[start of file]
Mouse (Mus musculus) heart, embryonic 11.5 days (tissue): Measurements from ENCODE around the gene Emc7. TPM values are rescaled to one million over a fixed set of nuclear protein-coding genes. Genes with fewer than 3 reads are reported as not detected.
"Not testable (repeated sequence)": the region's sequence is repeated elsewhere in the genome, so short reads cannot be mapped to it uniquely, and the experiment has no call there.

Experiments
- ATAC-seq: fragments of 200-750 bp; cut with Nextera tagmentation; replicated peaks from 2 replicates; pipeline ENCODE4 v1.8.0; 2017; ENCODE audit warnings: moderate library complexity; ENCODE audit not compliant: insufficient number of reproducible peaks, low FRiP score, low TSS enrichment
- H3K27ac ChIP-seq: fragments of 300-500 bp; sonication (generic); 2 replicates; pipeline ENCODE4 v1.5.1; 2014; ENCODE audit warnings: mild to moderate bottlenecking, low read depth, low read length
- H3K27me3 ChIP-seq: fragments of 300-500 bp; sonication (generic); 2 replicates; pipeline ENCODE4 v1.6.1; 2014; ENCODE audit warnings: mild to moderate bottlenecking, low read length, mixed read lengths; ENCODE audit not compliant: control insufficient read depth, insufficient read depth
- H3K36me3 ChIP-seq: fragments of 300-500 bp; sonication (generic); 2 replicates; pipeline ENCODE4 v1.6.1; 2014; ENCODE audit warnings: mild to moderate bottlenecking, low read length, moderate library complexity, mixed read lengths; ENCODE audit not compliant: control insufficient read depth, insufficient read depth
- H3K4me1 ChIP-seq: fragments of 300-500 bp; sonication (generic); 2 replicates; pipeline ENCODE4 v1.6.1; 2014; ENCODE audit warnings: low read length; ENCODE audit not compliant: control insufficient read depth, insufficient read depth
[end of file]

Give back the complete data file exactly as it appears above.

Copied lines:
Mouse (Mus musculus) heart, embryonic 11.5 days (tissue): Measurements from ENCODE around the gene Emc7. TPM values are rescaled to one million over a fixed set of nuclear protein-coding genes. Genes with fewer than 3 reads are reported as not detected.
"Not testable (repeated sequence)": the region's sequence is repeated elsewhere in the genome, so short reads cannot be mapped to it uniquely, and the experiment has no call there.

Experiments
- ATAC-seq: fragments of 200-750 bp; cut with Nextera tagmentation; replicated peaks from 2 replicates; pipeline ENCODE4 v1.8.0; 2017; ENCODE audit warnings: moderate library complexity; ENCODE audit not compliant: insufficient number of reproducible peaks, low FRiP score, low TSS enrichment
- H3K27ac ChIP-seq: fragments of 300-500 bp; sonication (generic); 2 replicates; pipeline ENCODE4 v1.5.1; 2014; ENCODE audit warnings: mild to moderate bottlenecking, low read depth, low read length
- H3K27me3 ChIP-seq: fragments of 300-500 bp; sonication (generic); 2 replicates; pipeline ENCODE4 v1.6.1; 2014; ENCODE audit warnings: mild to moderate bottlenecking, low read length, mixed read lengths; ENCODE audit not compliant: control insufficient read depth, insufficient read depth
- H3K36me3 ChIP-seq: fragments of 300-500 bp; sonication (generic); 2 replicates; pipeline ENCODE4 v1.6.1; 2014; ENCODE audit warnings: mild to moderate bottlenecking, low read length, moderate library complexity, mixed read lengths; ENCODE audit not compliant: control insufficient read depth, insufficient read depth
- H3K4me1 ChIP-seq: fragments of 300-500 bp; sonication (generic); 2 replicates; pipeline ENCODE4 v1.6.1; 2014; ENCODE audit warnings: low read length; ENCODE audit not compliant: control insufficient read depth, insufficient read depth